Agapeic origination generously gives forth genuine otherness (PU 196). It lets the other of creation be as other (as other to the agapeic origin) (BHD 80; PU 216–18, 231; HG 70; AOO 288)—as an irreducible otherness (BHD 90; BB 261–62) “in itself” (BHD 80, 116) and for itself (BB 262, 448; EB 164). The being of the world is “released”—given as free from the origin—into being for itself (BB 257, 263–64; EB 164, 200; HG 136; AOO 6). Thus, agapeic creation cannot be reduced to self-mediation (BHD 80; PU 218–19; AOO 287).

In giving otherness, the “agapeic One” gives rise to more than one, to a genuine plurality (HG 138). Desmond describes this in terms of an affirmative doubling or redoubling that is not the self-division of the One but a “real Secondness” (BHD 80-81, 116, 120; PU 220). Thus, agapeic creation is the source of difference and plurality (DDO 242; PU 238; EB 502; HG 70)—the excessive generosity that gives rise to plurality (BHD 81). The plurality of the created world is composed of singulars—finite beings that are not only other to God but other to each other. The agapeic origin is thus the ground of singularity and genuine (“idiotic”) self-hood as well. As creator of this plurality of singulars, the agapeic origin is the giver of “the between,” “the middle” as the “space of open being” (BB 262). God is the origi­nal (originating) ground of metaxological community of being (DDO 242; PO 8, 113; BB 263; PU 137, 234, 238).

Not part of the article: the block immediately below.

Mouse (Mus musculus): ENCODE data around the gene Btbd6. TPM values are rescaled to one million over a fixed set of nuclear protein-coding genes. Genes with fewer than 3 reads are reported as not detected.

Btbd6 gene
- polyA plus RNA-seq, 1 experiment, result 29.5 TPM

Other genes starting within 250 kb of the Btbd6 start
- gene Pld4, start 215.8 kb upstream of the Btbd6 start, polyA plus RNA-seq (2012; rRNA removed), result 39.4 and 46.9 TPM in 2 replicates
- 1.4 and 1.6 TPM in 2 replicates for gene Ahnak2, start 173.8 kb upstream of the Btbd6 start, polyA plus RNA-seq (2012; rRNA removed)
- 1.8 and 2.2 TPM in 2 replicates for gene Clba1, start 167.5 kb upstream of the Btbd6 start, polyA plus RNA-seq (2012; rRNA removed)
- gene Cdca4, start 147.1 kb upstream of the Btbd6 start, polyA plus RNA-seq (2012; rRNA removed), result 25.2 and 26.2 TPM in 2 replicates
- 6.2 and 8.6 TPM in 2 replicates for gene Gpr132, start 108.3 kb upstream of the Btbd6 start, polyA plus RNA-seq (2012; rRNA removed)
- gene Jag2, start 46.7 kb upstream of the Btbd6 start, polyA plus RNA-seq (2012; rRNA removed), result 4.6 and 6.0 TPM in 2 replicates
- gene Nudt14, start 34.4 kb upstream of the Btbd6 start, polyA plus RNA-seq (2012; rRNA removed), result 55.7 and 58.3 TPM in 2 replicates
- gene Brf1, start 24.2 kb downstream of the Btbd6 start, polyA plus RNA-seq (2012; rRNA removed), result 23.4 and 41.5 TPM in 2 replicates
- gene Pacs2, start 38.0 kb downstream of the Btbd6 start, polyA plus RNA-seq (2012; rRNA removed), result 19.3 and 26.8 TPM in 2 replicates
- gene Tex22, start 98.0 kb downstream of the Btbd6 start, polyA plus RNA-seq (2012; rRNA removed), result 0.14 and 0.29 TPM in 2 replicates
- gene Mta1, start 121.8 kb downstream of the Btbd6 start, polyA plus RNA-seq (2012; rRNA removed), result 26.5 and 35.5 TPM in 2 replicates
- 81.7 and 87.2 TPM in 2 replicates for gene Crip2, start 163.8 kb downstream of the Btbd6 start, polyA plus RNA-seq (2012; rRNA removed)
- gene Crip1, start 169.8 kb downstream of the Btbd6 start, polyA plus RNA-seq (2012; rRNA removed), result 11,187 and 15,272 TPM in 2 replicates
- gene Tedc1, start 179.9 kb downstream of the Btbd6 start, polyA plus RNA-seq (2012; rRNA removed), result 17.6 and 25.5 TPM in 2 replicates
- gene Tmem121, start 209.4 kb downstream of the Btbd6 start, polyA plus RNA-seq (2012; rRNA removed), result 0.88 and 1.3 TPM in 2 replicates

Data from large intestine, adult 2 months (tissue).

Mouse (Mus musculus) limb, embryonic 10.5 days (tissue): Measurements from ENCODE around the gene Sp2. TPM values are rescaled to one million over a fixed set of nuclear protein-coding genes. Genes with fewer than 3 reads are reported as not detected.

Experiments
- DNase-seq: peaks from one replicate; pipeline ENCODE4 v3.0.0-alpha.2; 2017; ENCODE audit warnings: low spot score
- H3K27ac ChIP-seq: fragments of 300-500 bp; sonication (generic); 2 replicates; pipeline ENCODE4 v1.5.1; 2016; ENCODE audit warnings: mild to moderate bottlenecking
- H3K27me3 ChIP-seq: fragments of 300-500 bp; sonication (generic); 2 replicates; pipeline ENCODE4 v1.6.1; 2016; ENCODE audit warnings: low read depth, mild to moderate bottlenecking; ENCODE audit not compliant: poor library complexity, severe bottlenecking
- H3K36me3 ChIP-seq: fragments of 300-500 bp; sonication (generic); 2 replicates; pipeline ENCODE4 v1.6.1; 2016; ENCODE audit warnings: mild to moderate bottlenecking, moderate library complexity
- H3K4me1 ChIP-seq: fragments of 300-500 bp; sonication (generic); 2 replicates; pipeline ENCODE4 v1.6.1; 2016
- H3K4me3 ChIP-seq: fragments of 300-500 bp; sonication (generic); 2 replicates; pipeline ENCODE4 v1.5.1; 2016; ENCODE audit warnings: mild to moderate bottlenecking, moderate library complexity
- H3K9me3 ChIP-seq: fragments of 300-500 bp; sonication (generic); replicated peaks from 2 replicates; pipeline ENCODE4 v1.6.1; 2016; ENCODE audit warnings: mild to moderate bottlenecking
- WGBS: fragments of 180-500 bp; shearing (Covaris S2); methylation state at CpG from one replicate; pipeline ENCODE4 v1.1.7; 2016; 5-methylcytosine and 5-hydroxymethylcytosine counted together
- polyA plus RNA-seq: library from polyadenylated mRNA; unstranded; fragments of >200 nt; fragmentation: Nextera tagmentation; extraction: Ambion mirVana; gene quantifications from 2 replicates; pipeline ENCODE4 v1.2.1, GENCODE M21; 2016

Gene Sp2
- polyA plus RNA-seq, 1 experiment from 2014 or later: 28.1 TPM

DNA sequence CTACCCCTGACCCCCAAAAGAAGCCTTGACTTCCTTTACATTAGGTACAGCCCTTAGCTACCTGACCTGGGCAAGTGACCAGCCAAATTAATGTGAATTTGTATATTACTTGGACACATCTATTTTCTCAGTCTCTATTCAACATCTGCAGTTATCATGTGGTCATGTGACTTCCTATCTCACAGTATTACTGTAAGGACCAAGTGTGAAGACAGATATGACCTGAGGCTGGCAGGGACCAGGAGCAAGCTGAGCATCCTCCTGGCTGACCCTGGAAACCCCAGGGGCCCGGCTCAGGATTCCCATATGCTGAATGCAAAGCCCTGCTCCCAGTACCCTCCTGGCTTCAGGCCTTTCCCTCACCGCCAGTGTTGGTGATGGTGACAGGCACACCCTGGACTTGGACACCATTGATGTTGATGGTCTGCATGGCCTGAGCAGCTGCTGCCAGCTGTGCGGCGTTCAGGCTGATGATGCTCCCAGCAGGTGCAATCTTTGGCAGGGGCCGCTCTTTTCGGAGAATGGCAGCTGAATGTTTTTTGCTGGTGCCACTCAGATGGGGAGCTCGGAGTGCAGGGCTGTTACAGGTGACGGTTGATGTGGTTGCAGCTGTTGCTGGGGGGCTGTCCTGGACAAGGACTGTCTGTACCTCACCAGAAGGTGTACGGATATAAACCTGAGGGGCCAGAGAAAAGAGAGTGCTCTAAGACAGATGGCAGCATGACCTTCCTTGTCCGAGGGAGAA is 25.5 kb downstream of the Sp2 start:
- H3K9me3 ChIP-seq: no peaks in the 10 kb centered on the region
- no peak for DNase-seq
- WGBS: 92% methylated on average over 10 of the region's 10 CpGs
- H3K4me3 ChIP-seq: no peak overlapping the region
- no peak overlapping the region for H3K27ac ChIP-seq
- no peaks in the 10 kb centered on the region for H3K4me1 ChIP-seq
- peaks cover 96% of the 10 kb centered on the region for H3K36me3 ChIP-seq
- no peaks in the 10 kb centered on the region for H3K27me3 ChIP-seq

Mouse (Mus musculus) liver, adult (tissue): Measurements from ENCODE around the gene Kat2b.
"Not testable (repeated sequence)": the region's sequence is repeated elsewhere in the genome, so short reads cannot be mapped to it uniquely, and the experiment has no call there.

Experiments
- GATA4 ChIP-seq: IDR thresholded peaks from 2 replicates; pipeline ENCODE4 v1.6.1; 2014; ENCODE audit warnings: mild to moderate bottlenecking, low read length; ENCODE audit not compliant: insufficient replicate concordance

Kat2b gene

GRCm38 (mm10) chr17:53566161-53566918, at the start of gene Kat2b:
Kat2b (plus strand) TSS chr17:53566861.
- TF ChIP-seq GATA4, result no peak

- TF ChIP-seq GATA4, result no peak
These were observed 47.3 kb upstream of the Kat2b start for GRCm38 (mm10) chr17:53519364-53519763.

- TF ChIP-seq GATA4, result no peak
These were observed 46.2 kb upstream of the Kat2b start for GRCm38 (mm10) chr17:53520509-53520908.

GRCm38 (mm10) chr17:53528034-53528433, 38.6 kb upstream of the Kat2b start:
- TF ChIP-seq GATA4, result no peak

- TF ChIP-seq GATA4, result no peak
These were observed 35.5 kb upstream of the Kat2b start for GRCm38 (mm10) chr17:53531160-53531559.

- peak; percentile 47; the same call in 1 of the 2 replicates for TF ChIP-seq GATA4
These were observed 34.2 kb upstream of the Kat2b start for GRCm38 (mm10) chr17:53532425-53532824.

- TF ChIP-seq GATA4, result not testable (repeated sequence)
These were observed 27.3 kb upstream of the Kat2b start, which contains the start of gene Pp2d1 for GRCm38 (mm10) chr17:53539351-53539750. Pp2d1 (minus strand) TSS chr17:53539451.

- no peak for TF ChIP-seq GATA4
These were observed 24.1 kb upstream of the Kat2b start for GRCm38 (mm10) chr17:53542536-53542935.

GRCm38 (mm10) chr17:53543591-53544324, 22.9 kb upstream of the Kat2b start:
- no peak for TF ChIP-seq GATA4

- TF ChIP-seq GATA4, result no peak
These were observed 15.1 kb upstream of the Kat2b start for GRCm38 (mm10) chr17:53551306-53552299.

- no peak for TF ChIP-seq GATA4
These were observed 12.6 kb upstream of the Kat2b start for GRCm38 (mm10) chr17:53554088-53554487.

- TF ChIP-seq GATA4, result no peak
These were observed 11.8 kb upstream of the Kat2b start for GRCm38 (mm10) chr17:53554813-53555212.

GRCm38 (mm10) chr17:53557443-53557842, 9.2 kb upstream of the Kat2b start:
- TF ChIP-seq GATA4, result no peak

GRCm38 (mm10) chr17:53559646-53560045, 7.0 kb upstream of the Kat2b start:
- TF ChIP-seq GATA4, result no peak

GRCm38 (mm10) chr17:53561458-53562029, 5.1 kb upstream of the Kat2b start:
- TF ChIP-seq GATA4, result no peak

In all of this, the “agapeic” character of the agapeic origin’s creation/origination is best described in terms of the “gift.” God’s creation, the giving of being to be as other and for itself, is a gift (PU 133, 144, 196, 216–17; EB 505)—a true gift of love. It is a giving that gives the given as a gift. Agapeic creation is a gratuitous origination, a “non-possessive dispen­sa­tion” (DDO 191), an act of pure generosity exceeding itself for the sake of the other—not merely giving something to the other but giving the other to be as such, giving the other itself (BB 418, 501; EB 207). There is a disproportion and asymmetry in the directionality of giving—God’s creative gift is something that could not ever be returned; it would ever exceed any attempt. It is difficult for us to think this excessive gift, to think agape—it is foreign, other, transcendent to our (all too erotic) conceptual economies (BB 410, 542; PU 195).